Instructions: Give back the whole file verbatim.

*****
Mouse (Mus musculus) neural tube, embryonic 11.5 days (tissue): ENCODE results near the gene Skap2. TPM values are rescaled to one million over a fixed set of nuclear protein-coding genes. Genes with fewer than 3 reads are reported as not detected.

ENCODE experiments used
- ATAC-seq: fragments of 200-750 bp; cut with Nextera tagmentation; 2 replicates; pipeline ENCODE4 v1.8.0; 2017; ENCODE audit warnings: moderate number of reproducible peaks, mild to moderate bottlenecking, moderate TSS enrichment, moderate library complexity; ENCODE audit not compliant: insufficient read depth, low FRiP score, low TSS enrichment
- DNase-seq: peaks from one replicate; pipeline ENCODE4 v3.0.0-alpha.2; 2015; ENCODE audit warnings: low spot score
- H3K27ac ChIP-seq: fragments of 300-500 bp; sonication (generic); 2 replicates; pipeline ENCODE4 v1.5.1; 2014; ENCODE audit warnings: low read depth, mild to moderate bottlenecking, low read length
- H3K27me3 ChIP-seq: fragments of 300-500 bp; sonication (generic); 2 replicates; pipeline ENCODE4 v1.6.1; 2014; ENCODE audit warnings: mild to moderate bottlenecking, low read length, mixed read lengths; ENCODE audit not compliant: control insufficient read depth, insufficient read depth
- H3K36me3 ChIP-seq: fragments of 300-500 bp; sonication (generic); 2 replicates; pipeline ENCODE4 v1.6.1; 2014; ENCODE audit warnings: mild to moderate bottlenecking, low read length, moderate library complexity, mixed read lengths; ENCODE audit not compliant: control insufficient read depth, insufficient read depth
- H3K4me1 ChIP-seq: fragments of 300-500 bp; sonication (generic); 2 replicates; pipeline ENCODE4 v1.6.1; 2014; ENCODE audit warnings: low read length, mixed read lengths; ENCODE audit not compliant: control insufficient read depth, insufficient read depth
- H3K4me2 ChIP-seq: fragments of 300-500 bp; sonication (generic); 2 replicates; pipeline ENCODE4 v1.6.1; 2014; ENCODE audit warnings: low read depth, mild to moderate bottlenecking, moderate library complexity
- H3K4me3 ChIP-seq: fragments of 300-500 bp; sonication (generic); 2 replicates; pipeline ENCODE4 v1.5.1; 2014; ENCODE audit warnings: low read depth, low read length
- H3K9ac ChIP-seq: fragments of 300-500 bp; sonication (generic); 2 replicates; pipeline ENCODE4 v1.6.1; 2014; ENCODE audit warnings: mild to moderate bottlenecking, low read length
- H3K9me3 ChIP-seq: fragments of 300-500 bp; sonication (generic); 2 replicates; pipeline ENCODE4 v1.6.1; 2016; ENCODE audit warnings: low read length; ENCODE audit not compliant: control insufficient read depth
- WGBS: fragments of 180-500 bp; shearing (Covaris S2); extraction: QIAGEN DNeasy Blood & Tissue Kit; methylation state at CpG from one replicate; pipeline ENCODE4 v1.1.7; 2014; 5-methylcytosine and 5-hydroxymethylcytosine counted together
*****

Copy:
Mouse (Mus musculus) neural tube, embryonic 11.5 days (tissue): ENCODE results near the gene Skap2. TPM values are rescaled to one million over a fixed set of nuclear protein-coding genes. Genes with fewer than 3 reads are reported as not detected.

ENCODE experiments used
- ATAC-seq: fragments of 200-750 bp; cut with Nextera tagmentation; 2 replicates; pipeline ENCODE4 v1.8.0; 2017; ENCODE audit warnings: moderate number of reproducible peaks, mild to moderate bottlenecking, moderate TSS enrichment, moderate library complexity; ENCODE audit not compliant: insufficient read depth, low FRiP score, low TSS enrichment
- DNase-seq: peaks from one replicate; pipeline ENCODE4 v3.0.0-alpha.2; 2015; ENCODE audit warnings: low spot score
- H3K27ac ChIP-seq: fragments of 300-500 bp; sonication (generic); 2 replicates; pipeline ENCODE4 v1.5.1; 2014; ENCODE audit warnings: low read depth, mild to moderate bottlenecking, low read length
- H3K27me3 ChIP-seq: fragments of 300-500 bp; sonication (generic); 2 replicates; pipeline ENCODE4 v1.6.1; 2014; ENCODE audit warnings: mild to moderate bottlenecking, low read length, mixed read lengths; ENCODE audit not compliant: control insufficient read depth, insufficient read depth
- H3K36me3 ChIP-seq: fragments of 300-500 bp; sonication (generic); 2 replicates; pipeline ENCODE4 v1.6.1; 2014; ENCODE audit warnings: mild to moderate bottlenecking, low read length, moderate library complexity, mixed read lengths; ENCODE audit not compliant: control insufficient read depth, insufficient read depth
- H3K4me1 ChIP-seq: fragments of 300-500 bp; sonication (generic); 2 replicates; pipeline ENCODE4 v1.6.1; 2014; ENCODE audit warnings: low read length, mixed read lengths; ENCODE audit not compliant: control insufficient read depth, insufficient read depth
- H3K4me2 ChIP-seq: fragments of 300-500 bp; sonication (generic); 2 replicates; pipeline ENCODE4 v1.6.1; 2014; ENCODE audit warnings: low read depth, mild to moderate bottlenecking, moderate library complexity
- H3K4me3 ChIP-seq: fragments of 300-500 bp; sonication (generic); 2 replicates; pipeline ENCODE4 v1.5.1; 2014; ENCODE audit warnings: low read depth, low read length
- H3K9ac ChIP-seq: fragments of 300-500 bp; sonication (generic); 2 replicates; pipeline ENCODE4 v1.6.1; 2014; ENCODE audit warnings: mild to moderate bottlenecking, low read length
- H3K9me3 ChIP-seq: fragments of 300-500 bp; sonication (generic); 2 replicates; pipeline ENCODE4 v1.6.1; 2016; ENCODE audit warnings: low read length; ENCODE audit not compliant: control insufficient read depth
- WGBS: fragments of 180-500 bp; shearing (Covaris S2); extraction: QIAGEN DNeasy Blood & Tissue Kit; methylation state at CpG from one replicate; pipeline ENCODE4 v1.1.7; 2014; 5-methylcytosine and 5-hydroxymethylcytosine counted together